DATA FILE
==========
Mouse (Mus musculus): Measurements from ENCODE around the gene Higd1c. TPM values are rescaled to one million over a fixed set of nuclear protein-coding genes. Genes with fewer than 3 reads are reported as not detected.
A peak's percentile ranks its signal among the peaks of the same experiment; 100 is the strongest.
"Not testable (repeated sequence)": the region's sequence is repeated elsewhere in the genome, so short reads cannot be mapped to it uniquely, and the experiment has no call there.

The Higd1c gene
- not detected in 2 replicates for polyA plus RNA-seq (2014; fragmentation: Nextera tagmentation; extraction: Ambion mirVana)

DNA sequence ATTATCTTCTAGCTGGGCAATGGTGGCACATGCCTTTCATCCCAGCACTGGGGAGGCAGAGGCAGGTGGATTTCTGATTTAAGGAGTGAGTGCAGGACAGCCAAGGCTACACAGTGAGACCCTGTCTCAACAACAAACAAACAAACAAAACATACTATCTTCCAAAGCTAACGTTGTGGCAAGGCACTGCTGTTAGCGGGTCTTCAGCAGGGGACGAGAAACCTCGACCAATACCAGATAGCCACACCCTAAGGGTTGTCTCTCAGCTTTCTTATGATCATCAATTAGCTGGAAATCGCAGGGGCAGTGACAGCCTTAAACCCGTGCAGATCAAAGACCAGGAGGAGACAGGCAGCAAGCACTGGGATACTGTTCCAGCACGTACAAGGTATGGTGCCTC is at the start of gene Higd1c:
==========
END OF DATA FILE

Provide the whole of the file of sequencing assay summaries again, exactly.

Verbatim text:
Mouse (Mus musculus): Measurements from ENCODE around the gene Higd1c. TPM values are rescaled to one million over a fixed set of nuclear protein-coding genes. Genes with fewer than 3 reads are reported as not detected.
A peak's percentile ranks its signal among the peaks of the same experiment; 100 is the strongest.
"Not testable (repeated sequence)": the region's sequence is repeated elsewhere in the genome, so short reads cannot be mapped to it uniquely, and the experiment has no call there.

The Higd1c gene
- not detected in 2 replicates for polyA plus RNA-seq (2014; fragmentation: Nextera tagmentation; extraction: Ambion mirVana)

DNA sequence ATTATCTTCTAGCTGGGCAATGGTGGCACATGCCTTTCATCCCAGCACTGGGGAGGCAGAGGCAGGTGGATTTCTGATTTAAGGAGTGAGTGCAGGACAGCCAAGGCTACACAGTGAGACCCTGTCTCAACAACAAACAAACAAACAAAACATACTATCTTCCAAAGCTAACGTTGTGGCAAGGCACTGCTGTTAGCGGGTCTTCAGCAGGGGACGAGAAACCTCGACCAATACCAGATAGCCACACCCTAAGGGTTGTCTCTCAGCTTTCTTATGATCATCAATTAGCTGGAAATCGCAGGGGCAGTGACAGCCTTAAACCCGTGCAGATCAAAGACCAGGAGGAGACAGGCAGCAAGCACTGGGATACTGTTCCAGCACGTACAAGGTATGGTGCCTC is at the start of gene Higd1c: